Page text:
On Sunday November 23, 2008 Maplewood Memorial Library hosted an event titled “Slow Food: Healthy and Responsible Eating.” According to the flier, “The Slow Food movement emphasizes fresh, local food grown or raised in an ecologically responsible way.”
I couldn’t attend the event; I had a prior commitment. But certainly my thoughts were on what the featured speaker, Gary Tonucci, had to say. I confess I’ve since visited the Slow Food movement web site hoping to find answers. I did visit the national site, and New Jersey chapter… Tonight however, Bill Moyers Journal on PBS interviewed Michael Pollan on “Changing the Way We Eat,” the author of the ‘Omnivore’s Dilemma: A Natural History of Four Meals.’ Immediately familiar with the book (having been lent a copy by a very progressive resident & Professor of Anthropology) I realized immediately what I was hearing was, in large part, about the Slow Food movement. Certainly a lot of topics were covered during his interview. For that interview visit Bill Moyers Journal
His message regarding the need for change in the American diet is as much for government as it is for individuals. In October 2008 Pollan published an open letter to the presidential candidates titled “An Open Letter to the Farmer in Chief” stating “that the health of a nation’s food system is a critical issue…” What I’d like to touch on is the connection he makes to key ideas during his interview, ideas that I think are really important for our communities and our children. Michael Pollan’s message to the public is that Americans need to change the way we eat. Families across America purchase fast food and processed food, which has led to a rise in diabetes and obesity among Americans – hardly refutable. Shop strategically he suggests, and be prepared to cook. Cooking can make the difference, even with regard to wealth and poverty he argues. Wealthy Americans, he states, who eat out regularly can face more health risks than poor Americans who cook healthily.
His message resonates with me. Pollan mentioned the importance of fresh produce in daily diets, and how community farmer’s markets and community gardens can, have, and should continue to meet this need. While it is true that supermarkets cornered the market on produce distribution, alternatives do exist he points out, and they should be explored.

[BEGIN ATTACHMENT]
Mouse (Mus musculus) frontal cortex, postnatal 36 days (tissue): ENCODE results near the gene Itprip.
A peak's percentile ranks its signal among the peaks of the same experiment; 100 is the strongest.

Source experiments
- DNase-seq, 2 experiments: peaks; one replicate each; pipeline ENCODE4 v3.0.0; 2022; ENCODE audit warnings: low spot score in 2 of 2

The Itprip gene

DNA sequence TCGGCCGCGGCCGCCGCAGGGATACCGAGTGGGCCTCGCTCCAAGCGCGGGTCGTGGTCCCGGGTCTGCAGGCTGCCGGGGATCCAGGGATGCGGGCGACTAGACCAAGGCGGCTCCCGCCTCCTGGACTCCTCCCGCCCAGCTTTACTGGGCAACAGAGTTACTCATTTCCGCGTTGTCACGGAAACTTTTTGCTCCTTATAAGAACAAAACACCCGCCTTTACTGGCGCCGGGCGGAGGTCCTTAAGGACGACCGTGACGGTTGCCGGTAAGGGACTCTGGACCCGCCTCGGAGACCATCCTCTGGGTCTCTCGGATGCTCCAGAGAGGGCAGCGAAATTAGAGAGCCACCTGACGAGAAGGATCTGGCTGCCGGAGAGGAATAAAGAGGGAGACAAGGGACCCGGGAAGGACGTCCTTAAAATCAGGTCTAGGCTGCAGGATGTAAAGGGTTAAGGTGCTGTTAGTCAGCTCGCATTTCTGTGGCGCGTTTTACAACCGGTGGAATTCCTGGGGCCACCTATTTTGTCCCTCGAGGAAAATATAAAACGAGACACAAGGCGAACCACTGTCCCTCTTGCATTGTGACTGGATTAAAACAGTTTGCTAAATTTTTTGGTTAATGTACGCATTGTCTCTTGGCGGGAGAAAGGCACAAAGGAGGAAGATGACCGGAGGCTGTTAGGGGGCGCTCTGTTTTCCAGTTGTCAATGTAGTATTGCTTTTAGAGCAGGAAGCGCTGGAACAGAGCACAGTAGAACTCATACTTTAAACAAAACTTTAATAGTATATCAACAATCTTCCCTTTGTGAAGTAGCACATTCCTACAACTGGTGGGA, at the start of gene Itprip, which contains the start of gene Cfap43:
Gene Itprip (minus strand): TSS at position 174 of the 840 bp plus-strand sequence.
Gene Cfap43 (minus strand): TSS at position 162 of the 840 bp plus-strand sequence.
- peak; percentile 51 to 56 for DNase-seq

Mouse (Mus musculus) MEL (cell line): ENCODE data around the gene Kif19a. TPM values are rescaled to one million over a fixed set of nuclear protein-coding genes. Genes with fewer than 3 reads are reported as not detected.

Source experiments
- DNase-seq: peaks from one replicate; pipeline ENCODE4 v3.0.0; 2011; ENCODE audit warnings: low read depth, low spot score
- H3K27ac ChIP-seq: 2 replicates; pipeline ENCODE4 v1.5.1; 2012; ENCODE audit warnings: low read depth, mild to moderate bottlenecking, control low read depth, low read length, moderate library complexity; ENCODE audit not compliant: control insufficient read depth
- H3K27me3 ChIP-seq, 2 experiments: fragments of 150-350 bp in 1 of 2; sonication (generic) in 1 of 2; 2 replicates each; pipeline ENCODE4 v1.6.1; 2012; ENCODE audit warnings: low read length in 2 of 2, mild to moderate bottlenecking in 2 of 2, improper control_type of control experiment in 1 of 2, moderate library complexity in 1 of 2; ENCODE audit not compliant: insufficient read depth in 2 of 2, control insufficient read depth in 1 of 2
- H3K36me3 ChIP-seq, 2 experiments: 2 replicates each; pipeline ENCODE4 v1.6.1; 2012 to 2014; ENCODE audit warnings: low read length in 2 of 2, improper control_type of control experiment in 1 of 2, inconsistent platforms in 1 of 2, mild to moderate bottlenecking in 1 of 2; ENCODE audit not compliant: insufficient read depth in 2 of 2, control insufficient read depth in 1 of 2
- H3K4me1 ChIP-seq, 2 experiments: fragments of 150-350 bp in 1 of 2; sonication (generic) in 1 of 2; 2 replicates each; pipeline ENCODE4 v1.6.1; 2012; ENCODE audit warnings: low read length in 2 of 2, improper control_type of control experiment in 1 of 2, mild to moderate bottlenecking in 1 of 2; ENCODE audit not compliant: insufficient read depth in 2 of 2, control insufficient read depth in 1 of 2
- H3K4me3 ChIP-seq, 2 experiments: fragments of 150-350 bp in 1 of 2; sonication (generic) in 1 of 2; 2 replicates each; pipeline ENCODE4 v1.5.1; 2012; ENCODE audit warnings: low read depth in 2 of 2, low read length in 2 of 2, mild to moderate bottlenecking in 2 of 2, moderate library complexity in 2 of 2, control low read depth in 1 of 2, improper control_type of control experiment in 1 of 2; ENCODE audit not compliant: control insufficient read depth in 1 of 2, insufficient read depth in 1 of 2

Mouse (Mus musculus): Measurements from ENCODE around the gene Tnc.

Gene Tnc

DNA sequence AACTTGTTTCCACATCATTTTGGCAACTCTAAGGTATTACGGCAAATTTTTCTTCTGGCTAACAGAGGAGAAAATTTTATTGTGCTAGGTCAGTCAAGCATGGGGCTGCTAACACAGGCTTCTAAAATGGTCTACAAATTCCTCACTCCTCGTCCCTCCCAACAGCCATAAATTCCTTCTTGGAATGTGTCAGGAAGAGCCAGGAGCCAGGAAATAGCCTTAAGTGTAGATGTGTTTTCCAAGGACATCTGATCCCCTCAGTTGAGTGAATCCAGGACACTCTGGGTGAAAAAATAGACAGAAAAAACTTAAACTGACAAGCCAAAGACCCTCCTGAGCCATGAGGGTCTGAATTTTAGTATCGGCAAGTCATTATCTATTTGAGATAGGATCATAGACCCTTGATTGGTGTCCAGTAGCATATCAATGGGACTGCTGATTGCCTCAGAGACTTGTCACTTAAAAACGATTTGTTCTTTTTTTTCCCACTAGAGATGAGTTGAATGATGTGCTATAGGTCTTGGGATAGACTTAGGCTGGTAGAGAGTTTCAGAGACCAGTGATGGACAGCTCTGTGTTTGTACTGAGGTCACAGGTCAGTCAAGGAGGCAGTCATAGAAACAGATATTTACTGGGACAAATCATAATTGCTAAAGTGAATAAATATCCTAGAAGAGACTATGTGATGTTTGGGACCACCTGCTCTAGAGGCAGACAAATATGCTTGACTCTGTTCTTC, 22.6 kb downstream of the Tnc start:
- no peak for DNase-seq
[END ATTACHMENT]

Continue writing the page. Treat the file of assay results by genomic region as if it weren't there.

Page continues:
Maplewood Township has had a farmers market for years. Visit farmers market online for this information. [Maplewood Farmers Market, Springfield Ave. at Indiana St. Municipal Street parking lot July – October, Monday, 2:00 P.M.- 7:00 P.M.] South Orange also has one, quite picturesque in fact. I’ve visited it also, and it’s found by their local pond. [South Orange Village Farmers Market, Meadowland Park/Duck Pond, At Ridgewood Rd. N. & Mead St. June – October, Wednesday, 2:30 P.M.-7:00PM.]
Gardens: Private & Community (Schools & Urban Agriculture)
Private. A challenge proposed by the author was for the President Elect to section of a piece of White House lawn and create a family garden. Eleanor Roosevelt famously championed the family garden, creating one while in the White House. Pollan quoted a high figure of Americans who followed her lead and fed their families this way.
* I would just ask President-Elect Obama and his wife Michelle to let Malia and Sasha choose between taking care of their [manly] dog or taking care of their family garden. I want them to have positive experiences while at the White House and not so much hard labor...
Schools. Across the country schools have incorporated the garden into the curriculum. Seth Bodyen Elementary School has a very attractive garden. …I’m really taken with this lovely sign...
- Detroit: Detroit Agriculture Org
- Los Angeles Common Ground
- Philadelphia: Neighborhood Gardens Association & PHS – Green City Strategy
- New York: Clinton Community Garden & Capital District Community Gardens
- Nationwide: Urban Community Gardens
- Cornell University: Urban Agriculture
© 2010 W. S. Hughes l Updated 11.19.2010